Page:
THE STRUCTURE OF POWER IN IRAN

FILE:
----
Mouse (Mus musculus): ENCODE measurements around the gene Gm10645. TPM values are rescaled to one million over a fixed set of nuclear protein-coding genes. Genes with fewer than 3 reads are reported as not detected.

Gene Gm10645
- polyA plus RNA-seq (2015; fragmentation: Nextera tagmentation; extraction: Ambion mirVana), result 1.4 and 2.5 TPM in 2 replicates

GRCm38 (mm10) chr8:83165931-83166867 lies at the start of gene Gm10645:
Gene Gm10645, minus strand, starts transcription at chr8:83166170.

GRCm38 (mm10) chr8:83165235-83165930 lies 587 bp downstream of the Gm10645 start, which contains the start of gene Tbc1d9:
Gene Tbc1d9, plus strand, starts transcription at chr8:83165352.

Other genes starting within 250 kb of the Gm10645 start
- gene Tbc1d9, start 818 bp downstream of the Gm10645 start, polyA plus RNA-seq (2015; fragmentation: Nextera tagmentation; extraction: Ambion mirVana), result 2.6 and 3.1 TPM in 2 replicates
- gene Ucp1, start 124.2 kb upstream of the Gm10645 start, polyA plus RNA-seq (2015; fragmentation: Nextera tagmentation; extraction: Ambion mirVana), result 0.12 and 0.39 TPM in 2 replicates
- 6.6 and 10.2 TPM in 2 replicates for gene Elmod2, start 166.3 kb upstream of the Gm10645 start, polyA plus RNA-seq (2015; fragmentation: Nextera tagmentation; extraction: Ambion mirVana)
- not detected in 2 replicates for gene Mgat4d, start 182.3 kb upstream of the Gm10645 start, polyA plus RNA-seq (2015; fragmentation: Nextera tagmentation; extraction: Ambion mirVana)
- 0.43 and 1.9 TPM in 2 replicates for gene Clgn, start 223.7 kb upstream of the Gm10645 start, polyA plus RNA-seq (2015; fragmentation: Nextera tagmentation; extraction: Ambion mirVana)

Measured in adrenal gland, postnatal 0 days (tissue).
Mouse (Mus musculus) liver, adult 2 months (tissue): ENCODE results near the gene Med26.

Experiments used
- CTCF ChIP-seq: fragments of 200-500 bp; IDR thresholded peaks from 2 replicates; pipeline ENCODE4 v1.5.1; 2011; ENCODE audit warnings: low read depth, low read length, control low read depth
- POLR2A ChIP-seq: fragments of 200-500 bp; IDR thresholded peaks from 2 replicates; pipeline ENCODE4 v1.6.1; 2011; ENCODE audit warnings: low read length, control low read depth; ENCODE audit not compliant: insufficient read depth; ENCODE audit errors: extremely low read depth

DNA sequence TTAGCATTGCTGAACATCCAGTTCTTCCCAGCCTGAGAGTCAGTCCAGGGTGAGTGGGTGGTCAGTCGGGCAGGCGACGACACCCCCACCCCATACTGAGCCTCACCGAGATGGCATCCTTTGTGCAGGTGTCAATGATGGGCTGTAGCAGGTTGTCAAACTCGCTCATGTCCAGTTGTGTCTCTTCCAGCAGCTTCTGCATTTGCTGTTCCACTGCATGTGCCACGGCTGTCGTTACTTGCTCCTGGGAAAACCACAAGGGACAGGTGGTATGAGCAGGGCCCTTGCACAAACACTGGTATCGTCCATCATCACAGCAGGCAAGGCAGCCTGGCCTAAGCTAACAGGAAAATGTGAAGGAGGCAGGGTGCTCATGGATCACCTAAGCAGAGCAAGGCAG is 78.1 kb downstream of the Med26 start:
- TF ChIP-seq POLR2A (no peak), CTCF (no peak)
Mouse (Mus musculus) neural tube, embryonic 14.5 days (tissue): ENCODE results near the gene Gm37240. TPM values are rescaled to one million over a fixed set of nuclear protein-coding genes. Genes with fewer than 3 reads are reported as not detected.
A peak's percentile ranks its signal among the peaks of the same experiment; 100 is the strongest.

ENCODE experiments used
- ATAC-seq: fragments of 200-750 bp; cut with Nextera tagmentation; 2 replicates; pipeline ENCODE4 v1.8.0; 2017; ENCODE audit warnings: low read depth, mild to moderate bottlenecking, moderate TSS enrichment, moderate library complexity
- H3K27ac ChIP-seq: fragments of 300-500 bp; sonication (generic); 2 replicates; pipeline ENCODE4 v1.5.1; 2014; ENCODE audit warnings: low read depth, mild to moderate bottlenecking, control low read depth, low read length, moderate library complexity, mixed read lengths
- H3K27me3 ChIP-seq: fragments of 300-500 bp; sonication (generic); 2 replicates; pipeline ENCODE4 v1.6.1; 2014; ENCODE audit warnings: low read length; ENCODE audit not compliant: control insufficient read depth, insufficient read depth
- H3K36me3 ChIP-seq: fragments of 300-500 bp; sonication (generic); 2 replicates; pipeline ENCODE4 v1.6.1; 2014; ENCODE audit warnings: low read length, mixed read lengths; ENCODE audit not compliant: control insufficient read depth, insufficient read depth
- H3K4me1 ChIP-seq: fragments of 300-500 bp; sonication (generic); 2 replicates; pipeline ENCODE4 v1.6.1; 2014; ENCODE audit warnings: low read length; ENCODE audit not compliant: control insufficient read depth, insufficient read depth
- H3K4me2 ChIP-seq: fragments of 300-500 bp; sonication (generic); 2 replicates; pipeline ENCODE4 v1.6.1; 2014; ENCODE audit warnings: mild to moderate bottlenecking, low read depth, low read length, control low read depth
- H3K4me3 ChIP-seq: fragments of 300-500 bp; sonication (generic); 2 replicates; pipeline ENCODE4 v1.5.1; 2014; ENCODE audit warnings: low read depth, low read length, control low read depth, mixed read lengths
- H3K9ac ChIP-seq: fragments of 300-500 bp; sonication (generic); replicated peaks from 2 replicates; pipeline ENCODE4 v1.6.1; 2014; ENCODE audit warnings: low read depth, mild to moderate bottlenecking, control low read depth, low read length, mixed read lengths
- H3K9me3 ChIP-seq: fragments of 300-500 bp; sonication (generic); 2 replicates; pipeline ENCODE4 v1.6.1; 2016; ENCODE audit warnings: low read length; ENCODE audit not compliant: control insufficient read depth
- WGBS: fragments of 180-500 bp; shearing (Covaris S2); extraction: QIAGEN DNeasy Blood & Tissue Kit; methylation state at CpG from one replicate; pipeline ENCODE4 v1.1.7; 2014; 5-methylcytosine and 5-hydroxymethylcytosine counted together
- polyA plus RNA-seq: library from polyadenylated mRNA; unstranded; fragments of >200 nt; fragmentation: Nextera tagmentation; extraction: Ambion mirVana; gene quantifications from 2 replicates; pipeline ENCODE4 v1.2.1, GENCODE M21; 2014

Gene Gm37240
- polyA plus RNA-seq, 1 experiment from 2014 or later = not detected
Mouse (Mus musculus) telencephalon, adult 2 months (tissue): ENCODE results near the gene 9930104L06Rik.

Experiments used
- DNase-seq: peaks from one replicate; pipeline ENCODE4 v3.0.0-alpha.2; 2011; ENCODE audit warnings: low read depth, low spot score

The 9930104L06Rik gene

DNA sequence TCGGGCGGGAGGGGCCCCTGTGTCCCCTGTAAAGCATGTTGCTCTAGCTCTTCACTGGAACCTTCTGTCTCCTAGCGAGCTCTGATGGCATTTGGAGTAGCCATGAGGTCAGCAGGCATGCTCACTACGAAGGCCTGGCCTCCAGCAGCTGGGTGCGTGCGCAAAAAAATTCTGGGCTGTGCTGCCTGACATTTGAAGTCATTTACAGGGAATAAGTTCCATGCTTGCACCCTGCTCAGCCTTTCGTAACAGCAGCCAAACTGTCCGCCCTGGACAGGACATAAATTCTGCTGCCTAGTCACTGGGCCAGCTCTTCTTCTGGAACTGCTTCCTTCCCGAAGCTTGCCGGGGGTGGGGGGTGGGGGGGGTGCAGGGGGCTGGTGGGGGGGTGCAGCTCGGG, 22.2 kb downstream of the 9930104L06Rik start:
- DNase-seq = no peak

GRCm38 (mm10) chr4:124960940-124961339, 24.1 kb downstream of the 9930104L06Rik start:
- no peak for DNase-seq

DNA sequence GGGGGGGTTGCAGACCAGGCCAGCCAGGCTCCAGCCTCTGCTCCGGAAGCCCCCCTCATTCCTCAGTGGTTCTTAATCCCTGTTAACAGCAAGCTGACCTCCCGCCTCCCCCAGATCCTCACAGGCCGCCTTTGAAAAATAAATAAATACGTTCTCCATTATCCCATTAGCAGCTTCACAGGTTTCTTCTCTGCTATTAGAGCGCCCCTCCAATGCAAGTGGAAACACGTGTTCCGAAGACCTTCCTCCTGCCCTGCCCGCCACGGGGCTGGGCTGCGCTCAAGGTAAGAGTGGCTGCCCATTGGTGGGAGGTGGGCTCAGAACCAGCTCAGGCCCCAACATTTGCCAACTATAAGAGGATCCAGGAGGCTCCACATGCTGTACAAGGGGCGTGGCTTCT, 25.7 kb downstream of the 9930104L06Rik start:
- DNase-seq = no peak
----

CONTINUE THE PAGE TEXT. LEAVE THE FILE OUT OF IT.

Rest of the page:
Iran is a theocratic Islamic republic governed under the constitution of 1979 as amended. Appointed, rather than elected, offices and bodies hold the real power in the government. The supreme leader, who effectively serves as the head of state, is appointed for life by an Islamic religious advisory board (the Assembly of Experts). The supreme leader oversees the military and judiciary and appoints members of the Guardian Council and the Expediency Discernment Council. The former, some of whose members are appointed by the judiciary and approved by parliament, works in close conjunction with the government and must approve both candidates for political office and legislation passed by parliament. The latter is a body responsible for resolving disputes between parliament and the Guardian Council over legislation. The president, who is popularly elected for a four-year term, serves as the head of government. The unicameral legislature consists of the 290-seat Islamic Consultative Assembly, whose members are elected by popular vote for four-year terms. Administratively, Iran is divided into 30 provinces.